October 15, 2019 / 2:52 PM / a month ago

PRECIOUS-Gold slips 1% on stronger equities; palladium smashes record

(Adds graphic, updates prices)

* Palladium hits record high of $1,739.93/oz

* Britain and EU to meet at summit starting Thursday

* Gold priced in sterling dips to 2-1/2 month low

By Asha Sistla

Oct 15 (Reuters) - Gold fell 1% on Tuesday as growing risk appetite boosted investor demand for equities, while a sustained supply crunch in palladium propelled the price of that precious metal to a record high.

Spot gold fell 0.8% to $1,481.40 per ounce as of 2:35 p.m. EDT (1835 GMT), having slipped 1% earlier in the session.

U.S. gold futures settled down 0.9% at $1,483.50.

“Right now what’s pushing it (gold) down is the stocks. We have earnings coming out now and stocks look strong. There is no risk aversion right now,” said Bob Haberkorn, senior market strategist at RJO Futures.

U.S. equity markets rose on strong earnings reports, even as optimism faded over the latest China-U.S. trade truce.

“Gold needs a headline to push it higher; the U.S. Federal Reserve to talk about rate cuts or something to happen on the trade talks. If the deal falls apart and the Fed cuts rates, gold will go up,” RJO Futures’ Haberkorn added.

The U.S. Federal Reserve meets at the end of the month to decide on whether to implement further interest rate cuts.

Bloomberg reported on Monday that China wanted more talks to hammer out details of the phase-one deal before signing it.

Investors are also watching a make-or-break summit between Britain and the European Union on Thursday and Friday that will determine whether Britain is headed for a deal to leave the bloc on Oct. 31, a disorderly no-deal exit or a delay.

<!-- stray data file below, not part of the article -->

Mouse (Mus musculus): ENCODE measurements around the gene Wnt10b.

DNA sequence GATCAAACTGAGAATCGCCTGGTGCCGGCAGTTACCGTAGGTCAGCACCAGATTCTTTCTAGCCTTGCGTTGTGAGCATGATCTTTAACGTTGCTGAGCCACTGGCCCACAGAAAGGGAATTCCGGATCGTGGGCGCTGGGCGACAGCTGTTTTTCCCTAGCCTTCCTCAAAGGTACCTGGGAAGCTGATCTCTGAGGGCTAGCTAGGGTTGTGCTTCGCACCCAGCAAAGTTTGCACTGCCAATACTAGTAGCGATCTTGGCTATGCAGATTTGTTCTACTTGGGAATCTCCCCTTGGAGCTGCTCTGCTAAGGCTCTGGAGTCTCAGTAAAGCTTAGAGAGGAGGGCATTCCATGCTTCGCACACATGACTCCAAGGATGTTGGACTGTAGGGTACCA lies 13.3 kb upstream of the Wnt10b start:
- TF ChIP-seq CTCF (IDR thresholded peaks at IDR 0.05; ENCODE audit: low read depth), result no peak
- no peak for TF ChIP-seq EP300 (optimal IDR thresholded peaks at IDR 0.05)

Gold denominated in sterling slid over 2% to its lowest since end-July at 1,154.35 pounds an ounce.

Palladium extended its strong rally, gaining 1.1% to $1,733.06 an ounce, after hitting a record $1,739.93. The metal, used in vehicle exhaust systems to reduce harmful emissions, has rallied more than $300 since early August, when it touched the lowest in nearly two months.

“Palladium is in short supply. It will continue to be so and higher prices maybe till $2,000 is well within the realm of possibilities, particularly if we see automotive activity rebound a bit,” said Bart Melek, head of commodity strategies at TD Securities in Toronto.

“We have a structural deficit problem within the palladium market. The inventories and exchange traded funds which have been used over the years to feed the gap between primary supply and demand are down.”

Among other metals, silver fell 1.4% to $17.40 per ounce, while platinum fell 1.2% to $882.08.

Reporting by Asha Sistla and K. Sathya Narayanan in Bengaluru; Editing by Richard Chang and Steve Orlofsky

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